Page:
There is a LOT of noise to that signal. Contrasted to more traditional (teletype inspired) interfaces that only reported actual warnings (if asked for) and failures unless you were extremely specific.

This UI hostility also burns people who aren't experienced with hotkeys. An awful lot of malware-serving webpages pop up duplicate header bars as part of an image, in hopes of catching people who click on the wrong X (much like ads that consist of fake download links).

That's a non-event for a an experienced user, who (if ad block didn't disable the page) probably resorts to the close-tab hotkey by sheer habit. But it's an appreciable threat to someone who's trying to rely on predictable screen UI for their browsing.

Weirdest thing i have seen was some ad delivered malware that would pop up a full screen image of an XP desktop, complete with some popup claiming to be some error or other.

The whole thing was clickable and it fooled me the first time (i really should have picked up on the pointer being a hand rather than an arrow), never mind my less knowledgeable relatives.

That's a new one on me, too. I'm not sure I would have caught it.

One useful trick is right-clicking first, which shouldn't trigger the link and will be very different on an outbound link than a blank webpage or desktop.

Of course, mobile is where I get the most trouble from this - I don't have any hotkeys, and real page-loading is so bouncy and unpredictable that it's particularly easy to get caught by a fake top bar. It's made even worse by things that scroll away the top bar as you move down page, and then bring back a fake one.

In deep pain, I have to regret I even know some IT people that don't read error messages. (I suspect partial problem is here the effort he has to read.)

Not reading error popups is the norm around me, and I work in IT support. It has nothing to do with the message, but the medium: a message popup disrupt the user's workflow, and more often than not for no good reason. All people who work with computers very quickly get in the habit of dismissing flow-breaking popups. I'd say the problem is not with the people.

It's like the ER doctors who miss crucial "Patient is dying!" alarms. They're not just lazy or careless, they work in an environment where every device is screaming "I am here!" every minute of the day.

It's both an important work skill and an unavoidable physiological response to tune out obnoxious and unimportant stimuli, to the point where the people abusing those signals ought to be accountable.

You had something similar that resulted in a mid-Atlantic plane crash some years ago. The crew got so blanketed by automated warnings, and didn't have any visual cues thanks to being a night flight, that they basically flew the plane into the ocean.

This same topic is taught in flight training.

Pilots are repeatedly taught to never "silence" the annoying warning horns that come on for different reasons (slow speed, wrong landing gear configuration). The idea being that mindlessly dismissing alarms will build a bad habit pattern. Especially when you're actually in trouble.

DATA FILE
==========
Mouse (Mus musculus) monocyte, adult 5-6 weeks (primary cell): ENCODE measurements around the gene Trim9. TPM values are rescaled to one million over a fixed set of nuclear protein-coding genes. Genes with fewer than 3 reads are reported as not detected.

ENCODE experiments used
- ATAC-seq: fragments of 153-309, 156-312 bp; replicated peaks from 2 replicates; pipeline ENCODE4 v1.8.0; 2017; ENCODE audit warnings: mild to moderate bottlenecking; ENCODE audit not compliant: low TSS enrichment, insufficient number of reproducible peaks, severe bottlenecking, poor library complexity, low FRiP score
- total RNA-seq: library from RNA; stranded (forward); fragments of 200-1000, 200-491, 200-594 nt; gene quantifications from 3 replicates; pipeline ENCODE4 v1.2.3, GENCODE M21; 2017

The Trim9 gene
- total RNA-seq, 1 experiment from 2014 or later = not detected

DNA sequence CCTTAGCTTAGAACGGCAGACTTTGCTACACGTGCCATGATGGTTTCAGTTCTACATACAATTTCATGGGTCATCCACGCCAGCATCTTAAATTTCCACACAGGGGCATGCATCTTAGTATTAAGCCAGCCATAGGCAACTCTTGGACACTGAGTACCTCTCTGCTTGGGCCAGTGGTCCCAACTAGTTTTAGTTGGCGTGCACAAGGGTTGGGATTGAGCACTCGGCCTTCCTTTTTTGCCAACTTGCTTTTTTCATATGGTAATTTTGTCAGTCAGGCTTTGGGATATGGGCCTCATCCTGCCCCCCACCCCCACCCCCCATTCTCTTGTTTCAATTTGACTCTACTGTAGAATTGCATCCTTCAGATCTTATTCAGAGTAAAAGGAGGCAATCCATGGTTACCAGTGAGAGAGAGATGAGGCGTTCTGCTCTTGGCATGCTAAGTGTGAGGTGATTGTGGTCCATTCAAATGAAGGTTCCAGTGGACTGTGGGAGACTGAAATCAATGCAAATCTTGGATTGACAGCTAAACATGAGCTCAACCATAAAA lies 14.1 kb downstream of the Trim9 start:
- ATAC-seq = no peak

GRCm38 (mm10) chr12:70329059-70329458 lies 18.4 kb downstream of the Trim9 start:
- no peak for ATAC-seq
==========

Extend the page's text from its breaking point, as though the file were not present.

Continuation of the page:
I suspect this is why Microsoft introduced the notification center, and seems hell bent on redirecting popups there.

I don't read them either it turns out, even though I would assume I'm the kind of person to do so. I particularly notice this when say in a video game you need to hit one button to exit and then it asks you to confirm. I can find myself going through the exit, cancel exit, exit again loop multiple times before my brain catches up to what's happening.

In case of IT, you also have to factor in that sometimes people dismiss error messages because they already know what they're telling. Like in my C++ days, I would often not bother looking at the error output at all, because the moment I saw that compiler is starting to spew out text, I immediately realized where I've made a typo.

Then again, compiler errors can be nigh incomprehensible.

it's the same shit. I constantly hear "yeah, I'm awful with computers, it's all black magic to me". But the person saying that is often not even trying, which is frustrating.

It's the difference between a Growth Mindset and a Fixed Mindset: http://www.aaronsw.com/weblog/dweck

"For twenty years, my research has shown that the view you adopt for yourself profoundly affects the way you lead your life. It can determine whether you become the person you want to be and whether you accomplish the things you value" (https://www.brainpickings.org/2014/01/29/carol-dweck-mindset...).

Link to Fullsize Image: http://www.gridgit.com/postpic/2013/10/fixed-mindset-vs-grow...

Very interesting. Thanks for the info.

Now does everyone just tend toward fixed mindsets as they get old? Or is that just a popular misconception or some sort of selection bias?

I feel like I ought to offer this link: http://slatestarcodex.com/2015/04/08/no-clarity-around-growt...

There are several more pieces in that series, on that site, if you care to look.

The reality and strength of the Growth Mindset theory is fairly unclear, despite a lot of books pushing it as gospel. It's also unclear whether it's accurate even if it is effective - there's an open possibility that people who are basically delusional about their own potential practice harder than the realists, and a handful of them who had high starting potential get great results.